- Associated Press - Sunday, January 20, 2019

RAPID CITY, S.D. (AP) - University researchers and a local water development board have teamed up to survey the prospect of channeling Missouri River water to Rapid City and western Pennington County

Four staff members and three students at the South Dakota School of Mines and Technology have piloted the study, the Rapid City Journal reported.

The West Dakota Water Development District subsidized their effort with a $37,341 contract. The district board said their mission is “partnering with state and local entities to protect water resources.” The district is supported by a tariff of 2.4 cents per $1,000 of valuation paid by property owners, which produces about $230,000 in annual profits.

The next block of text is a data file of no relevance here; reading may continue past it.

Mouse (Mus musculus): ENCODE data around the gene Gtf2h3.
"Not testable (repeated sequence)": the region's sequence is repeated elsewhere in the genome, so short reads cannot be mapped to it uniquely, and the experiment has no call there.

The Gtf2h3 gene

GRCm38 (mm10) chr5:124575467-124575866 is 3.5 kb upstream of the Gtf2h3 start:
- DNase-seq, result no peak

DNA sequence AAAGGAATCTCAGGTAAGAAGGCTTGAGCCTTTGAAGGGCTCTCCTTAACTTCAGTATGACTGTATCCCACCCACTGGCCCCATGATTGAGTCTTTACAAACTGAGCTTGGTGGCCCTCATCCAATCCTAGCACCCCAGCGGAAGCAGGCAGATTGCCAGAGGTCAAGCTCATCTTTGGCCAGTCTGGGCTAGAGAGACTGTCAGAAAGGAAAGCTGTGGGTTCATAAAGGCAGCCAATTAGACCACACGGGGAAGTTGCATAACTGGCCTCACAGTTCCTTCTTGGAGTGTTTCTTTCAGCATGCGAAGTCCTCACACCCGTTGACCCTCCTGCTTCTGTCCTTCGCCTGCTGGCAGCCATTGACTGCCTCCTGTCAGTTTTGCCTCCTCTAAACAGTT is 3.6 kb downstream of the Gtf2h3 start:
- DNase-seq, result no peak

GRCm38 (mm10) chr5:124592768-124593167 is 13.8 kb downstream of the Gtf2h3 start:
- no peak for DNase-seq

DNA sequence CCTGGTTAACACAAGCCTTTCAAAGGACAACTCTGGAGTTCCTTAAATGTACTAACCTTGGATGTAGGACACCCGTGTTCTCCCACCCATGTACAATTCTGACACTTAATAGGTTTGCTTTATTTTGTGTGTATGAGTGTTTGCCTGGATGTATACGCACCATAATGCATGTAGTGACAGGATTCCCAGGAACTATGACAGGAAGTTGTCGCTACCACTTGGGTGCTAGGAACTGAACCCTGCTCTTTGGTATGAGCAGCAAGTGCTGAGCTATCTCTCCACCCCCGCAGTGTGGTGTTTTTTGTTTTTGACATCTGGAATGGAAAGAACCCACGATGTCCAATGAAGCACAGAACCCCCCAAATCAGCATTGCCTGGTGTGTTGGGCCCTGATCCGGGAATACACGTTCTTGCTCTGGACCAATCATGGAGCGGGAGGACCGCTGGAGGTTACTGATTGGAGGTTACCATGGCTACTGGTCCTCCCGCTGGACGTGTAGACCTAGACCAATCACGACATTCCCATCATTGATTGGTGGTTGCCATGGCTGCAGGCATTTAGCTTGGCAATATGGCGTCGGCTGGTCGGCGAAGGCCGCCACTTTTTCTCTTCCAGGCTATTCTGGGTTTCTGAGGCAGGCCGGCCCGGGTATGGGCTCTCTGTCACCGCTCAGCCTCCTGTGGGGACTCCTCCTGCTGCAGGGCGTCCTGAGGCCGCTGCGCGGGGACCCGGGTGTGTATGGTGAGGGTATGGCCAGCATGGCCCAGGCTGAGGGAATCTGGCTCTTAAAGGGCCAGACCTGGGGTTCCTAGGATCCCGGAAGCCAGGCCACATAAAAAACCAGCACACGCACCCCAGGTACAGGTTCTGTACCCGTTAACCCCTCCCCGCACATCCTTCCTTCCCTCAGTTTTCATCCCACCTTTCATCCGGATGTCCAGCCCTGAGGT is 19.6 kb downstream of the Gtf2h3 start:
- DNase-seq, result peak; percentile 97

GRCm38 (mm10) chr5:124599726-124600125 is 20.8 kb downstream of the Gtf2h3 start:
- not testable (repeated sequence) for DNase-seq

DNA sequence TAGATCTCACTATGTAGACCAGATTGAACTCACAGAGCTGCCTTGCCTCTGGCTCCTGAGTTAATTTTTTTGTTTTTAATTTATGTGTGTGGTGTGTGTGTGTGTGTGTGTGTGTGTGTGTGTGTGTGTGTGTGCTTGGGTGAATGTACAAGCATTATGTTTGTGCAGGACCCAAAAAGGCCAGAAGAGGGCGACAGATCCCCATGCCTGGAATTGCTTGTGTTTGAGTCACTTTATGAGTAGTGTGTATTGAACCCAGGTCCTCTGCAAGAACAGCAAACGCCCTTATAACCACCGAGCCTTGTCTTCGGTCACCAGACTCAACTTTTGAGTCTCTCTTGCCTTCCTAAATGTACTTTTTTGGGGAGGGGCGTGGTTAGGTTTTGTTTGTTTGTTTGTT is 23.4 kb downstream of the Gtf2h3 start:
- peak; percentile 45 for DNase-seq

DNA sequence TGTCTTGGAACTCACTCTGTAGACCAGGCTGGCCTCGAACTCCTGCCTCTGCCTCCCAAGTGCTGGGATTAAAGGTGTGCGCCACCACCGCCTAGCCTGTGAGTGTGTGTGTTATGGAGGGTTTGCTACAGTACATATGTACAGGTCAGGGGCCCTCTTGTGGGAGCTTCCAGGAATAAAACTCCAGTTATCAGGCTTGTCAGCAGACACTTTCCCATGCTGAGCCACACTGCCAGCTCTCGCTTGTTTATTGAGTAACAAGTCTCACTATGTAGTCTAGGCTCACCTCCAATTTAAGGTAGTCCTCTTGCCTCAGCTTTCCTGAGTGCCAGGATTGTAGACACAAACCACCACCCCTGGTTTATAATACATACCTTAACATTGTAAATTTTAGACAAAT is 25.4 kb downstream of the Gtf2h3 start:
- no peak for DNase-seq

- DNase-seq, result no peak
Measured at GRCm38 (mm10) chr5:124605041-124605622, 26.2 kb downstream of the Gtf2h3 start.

Nathan Gjovik, a West Dakota Water Development District board member, described the study as crucial to the future of the Rapid City region.

“From my perspective, this is the kind of project that this board is set up to try to develop,” Gjovik said.

The district has held a future-use license to extract up to 10,000 acre-feet of water per year, equal to more than 3 billion gallons, from the Missouri River since 1976. The permit has never been used for a water project, but the district has renewed the permit every seven years, most recently in 2017.

The study’s preliminary projections are that locally available water resources could be fully tapped as early as about 2040 if the area population grows. This means usage could outpace natural replenishment of water resources.

“I don’t want this just to be another study that sits on somebody’s shelf and gathers dust,” Gjovik said. “I want this to be a good expenditure of taxpayer funding that we can use to present to decision-makers.”


Information from: Rapid City Journal, http://www.rapidcityjournal.com

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